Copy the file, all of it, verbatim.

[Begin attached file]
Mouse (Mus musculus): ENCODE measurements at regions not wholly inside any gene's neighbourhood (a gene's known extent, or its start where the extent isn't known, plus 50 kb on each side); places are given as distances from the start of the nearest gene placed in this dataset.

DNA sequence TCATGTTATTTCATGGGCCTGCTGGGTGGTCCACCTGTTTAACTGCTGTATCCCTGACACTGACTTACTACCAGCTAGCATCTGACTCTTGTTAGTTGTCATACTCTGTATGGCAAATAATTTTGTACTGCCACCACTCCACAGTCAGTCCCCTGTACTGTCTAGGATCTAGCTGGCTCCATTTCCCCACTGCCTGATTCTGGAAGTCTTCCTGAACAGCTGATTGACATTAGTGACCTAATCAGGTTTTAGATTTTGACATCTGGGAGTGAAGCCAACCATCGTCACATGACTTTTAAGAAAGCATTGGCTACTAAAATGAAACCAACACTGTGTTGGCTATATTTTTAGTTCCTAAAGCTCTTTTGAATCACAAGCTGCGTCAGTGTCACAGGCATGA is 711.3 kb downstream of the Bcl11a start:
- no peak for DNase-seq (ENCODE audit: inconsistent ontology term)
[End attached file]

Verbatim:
Mouse (Mus musculus): ENCODE measurements at regions not wholly inside any gene's neighbourhood (a gene's known extent, or its start where the extent isn't known, plus 50 kb on each side); places are given as distances from the start of the nearest gene placed in this dataset.

DNA sequence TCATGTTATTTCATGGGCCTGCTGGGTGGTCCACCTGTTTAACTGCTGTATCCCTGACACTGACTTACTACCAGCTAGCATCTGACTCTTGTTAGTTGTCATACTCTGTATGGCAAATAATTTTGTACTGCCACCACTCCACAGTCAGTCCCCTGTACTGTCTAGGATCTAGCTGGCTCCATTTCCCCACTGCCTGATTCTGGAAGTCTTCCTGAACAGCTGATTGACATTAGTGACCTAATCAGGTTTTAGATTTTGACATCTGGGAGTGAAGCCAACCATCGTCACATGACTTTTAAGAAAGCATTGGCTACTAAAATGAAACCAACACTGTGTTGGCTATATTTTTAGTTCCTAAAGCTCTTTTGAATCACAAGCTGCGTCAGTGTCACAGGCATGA is 711.3 kb downstream of the Bcl11a start:
- no peak for DNase-seq (ENCODE audit: inconsistent ontology term)